So far, the iPhone 14 rumors we’ve heard have been surprisingly in sync, with very little disagreement about what will happen to Apple’s next flagship.
In terms of headlines, we expect the iPhone 13 mini to be replaced by an iPhone 14 Max, while the iPhone 14 Pro versions will likely get a new chunky 48MP camera, and may also drop the iPhone 14 Pro. divider notch for something that could prove even more divisive.
But despite these differences, the design looks quite similar in the unofficial renders we’ve seen, which is why the dummy units offer a useful comparison. And here iUpdate (opens in a new tab) chimed in with a new video, helpfully comparing very realistic iPhone 14 models to what’s currently on offer.
Based on this video, the standard iPhone 14 will look virtually identical to the standard iPhone 13, while the iPhone 14 Max will look like a larger version of it, with no design innovation beyond its push. of growth.
Still, presenter Sam Kohl is pretty clear that he thinks the latter will be the big seller this year: “It’s going to be by far the most popular model,” he says. “Just feeling that and seeing the dual cameras on the back feels good,” he adds.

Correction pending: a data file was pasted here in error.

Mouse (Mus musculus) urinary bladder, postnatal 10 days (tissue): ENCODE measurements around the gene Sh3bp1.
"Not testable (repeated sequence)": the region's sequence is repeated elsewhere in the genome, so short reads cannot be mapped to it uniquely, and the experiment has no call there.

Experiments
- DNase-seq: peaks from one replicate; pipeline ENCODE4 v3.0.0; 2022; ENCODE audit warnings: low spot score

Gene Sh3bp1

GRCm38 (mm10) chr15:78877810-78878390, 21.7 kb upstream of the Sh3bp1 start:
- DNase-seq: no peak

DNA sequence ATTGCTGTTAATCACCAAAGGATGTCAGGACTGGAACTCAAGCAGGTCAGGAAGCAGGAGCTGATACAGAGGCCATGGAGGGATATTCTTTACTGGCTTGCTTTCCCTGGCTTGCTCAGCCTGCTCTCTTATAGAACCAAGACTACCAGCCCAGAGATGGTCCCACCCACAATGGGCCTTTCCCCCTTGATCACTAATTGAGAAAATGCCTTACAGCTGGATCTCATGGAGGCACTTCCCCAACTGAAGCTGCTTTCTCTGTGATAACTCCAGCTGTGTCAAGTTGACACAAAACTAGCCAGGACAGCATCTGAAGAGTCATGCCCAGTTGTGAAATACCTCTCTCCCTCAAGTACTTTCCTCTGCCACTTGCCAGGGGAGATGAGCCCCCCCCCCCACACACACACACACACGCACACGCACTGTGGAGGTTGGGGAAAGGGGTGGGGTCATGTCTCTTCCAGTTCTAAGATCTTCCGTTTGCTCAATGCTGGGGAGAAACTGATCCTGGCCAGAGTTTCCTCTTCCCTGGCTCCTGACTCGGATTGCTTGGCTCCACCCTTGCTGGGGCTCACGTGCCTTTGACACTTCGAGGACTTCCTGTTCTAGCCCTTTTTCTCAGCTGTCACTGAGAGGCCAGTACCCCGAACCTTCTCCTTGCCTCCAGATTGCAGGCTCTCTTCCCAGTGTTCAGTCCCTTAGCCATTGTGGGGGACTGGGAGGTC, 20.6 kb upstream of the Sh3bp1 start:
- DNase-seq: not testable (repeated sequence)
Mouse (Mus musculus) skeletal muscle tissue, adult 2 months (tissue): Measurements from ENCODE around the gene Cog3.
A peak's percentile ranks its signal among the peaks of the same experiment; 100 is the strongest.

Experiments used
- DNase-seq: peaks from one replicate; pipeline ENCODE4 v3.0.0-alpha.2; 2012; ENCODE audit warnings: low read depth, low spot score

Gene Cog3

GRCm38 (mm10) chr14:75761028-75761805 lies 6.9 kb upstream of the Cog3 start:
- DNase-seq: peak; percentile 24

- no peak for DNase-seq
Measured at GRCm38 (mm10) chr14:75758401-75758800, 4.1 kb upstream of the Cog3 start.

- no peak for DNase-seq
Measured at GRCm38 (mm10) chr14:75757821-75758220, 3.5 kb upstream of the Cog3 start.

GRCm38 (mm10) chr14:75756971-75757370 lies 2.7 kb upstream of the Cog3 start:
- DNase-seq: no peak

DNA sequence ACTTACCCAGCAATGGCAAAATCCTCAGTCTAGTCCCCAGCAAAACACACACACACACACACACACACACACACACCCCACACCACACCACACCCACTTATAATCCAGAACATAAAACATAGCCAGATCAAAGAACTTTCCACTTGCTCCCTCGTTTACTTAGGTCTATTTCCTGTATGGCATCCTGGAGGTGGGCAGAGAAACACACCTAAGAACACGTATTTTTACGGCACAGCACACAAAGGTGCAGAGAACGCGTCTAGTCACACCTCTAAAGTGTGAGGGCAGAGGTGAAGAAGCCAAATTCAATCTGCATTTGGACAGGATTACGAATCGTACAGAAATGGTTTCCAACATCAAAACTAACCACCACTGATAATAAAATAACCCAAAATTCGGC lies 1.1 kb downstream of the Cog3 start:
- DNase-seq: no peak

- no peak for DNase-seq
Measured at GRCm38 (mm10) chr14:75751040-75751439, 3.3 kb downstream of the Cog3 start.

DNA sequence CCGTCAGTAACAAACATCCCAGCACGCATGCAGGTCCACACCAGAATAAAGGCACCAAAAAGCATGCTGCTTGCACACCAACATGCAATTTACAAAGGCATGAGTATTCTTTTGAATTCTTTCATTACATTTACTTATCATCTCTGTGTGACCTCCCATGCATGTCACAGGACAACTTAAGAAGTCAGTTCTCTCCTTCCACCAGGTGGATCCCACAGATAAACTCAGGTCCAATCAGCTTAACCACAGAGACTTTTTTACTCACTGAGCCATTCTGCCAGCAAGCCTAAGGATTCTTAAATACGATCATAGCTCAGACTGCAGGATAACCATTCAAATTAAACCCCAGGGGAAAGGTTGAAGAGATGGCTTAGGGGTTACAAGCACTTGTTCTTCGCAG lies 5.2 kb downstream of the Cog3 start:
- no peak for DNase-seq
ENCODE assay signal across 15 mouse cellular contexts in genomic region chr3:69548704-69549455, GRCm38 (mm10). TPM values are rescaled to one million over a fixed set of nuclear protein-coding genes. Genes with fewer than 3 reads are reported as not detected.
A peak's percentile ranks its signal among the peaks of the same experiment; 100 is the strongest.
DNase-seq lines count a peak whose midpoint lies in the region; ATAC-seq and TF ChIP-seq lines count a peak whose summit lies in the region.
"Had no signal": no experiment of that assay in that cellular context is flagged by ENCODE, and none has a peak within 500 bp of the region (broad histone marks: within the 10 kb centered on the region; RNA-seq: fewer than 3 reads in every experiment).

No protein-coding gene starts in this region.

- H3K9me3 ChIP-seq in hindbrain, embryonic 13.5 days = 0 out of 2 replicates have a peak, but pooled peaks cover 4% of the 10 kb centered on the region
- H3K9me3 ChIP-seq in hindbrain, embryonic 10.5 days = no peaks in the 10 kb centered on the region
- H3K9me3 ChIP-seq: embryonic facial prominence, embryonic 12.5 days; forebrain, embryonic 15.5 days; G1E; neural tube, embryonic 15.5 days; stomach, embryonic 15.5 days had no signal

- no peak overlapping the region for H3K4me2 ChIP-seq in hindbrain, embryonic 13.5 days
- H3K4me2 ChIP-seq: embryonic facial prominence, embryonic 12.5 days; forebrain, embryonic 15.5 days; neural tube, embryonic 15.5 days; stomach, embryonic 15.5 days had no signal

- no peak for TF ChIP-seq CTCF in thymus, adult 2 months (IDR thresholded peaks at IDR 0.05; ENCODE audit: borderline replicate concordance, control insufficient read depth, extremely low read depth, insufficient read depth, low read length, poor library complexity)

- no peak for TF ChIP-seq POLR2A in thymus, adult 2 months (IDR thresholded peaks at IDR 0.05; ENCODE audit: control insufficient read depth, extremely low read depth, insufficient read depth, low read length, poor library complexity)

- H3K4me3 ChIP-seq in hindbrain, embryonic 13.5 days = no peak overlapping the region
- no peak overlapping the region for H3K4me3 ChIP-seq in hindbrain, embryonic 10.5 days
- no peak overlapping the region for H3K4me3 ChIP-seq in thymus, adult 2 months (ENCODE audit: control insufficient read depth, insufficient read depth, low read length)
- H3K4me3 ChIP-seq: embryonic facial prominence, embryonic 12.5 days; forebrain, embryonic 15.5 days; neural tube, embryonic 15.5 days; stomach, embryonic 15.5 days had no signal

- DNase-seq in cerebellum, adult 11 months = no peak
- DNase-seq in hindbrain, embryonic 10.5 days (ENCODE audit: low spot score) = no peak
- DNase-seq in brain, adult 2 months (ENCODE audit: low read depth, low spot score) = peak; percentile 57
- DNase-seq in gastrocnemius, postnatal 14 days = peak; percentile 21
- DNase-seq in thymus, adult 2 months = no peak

But it’s the Pro models that hint at the biggest change this year. Just look at the difference between the camera bump on last year’s iPhone 13 Pro (left) and the dummy 14 Pro (right):
“It’s really only when you see them side by side that you’re like ‘oh, it’s not just a camera bump, it’s a camera bump,'” Kohl exclaims. But it’s there for a reason: a boost to 48MP which should comfortably deliver the best iPhone photography yet.
As for the notch, you better refer to the many iPhone 14 Pro renders that have been released, as these dummy units don’t actually have screens. But for his part, Kohl thinks buyers will be briefly shocked and get used to it within minutes.
Apple’s upsell bet
From these dummy units and everything we’ve heard so far, it really seems like 2022 is the year Apple starts to get serious about upselling.
The standard iPhone 14 – based at least on these dummy units – might seem indistinguishable from the iPhone 13, with the real innovation reserved for the Pro models. There is even a strong rumor that it will stick with the Apple A15 chip used last year.
It makes sense on one level: Apple needs to make the iPhone 14 Pro stand out if it wants more people to buy it. “Faster and with better cameras” are both desirable and easy to understand selling points. It will also help Apple’s most expensive phone compete with Samsung’s best – a battle we looked at in our iPhone 14 Pro Max vs. Samsung Galaxy S22 Ultra face-off.
But if the regular iPhone 14 looks like the iPhone 13 and even has the same built-in processor, then why wouldn’t I just buy last year’s model instead? That’s the question Apple needs to answer if it doesn’t want its generally reliable top seller to remain on store shelves when September rolls around.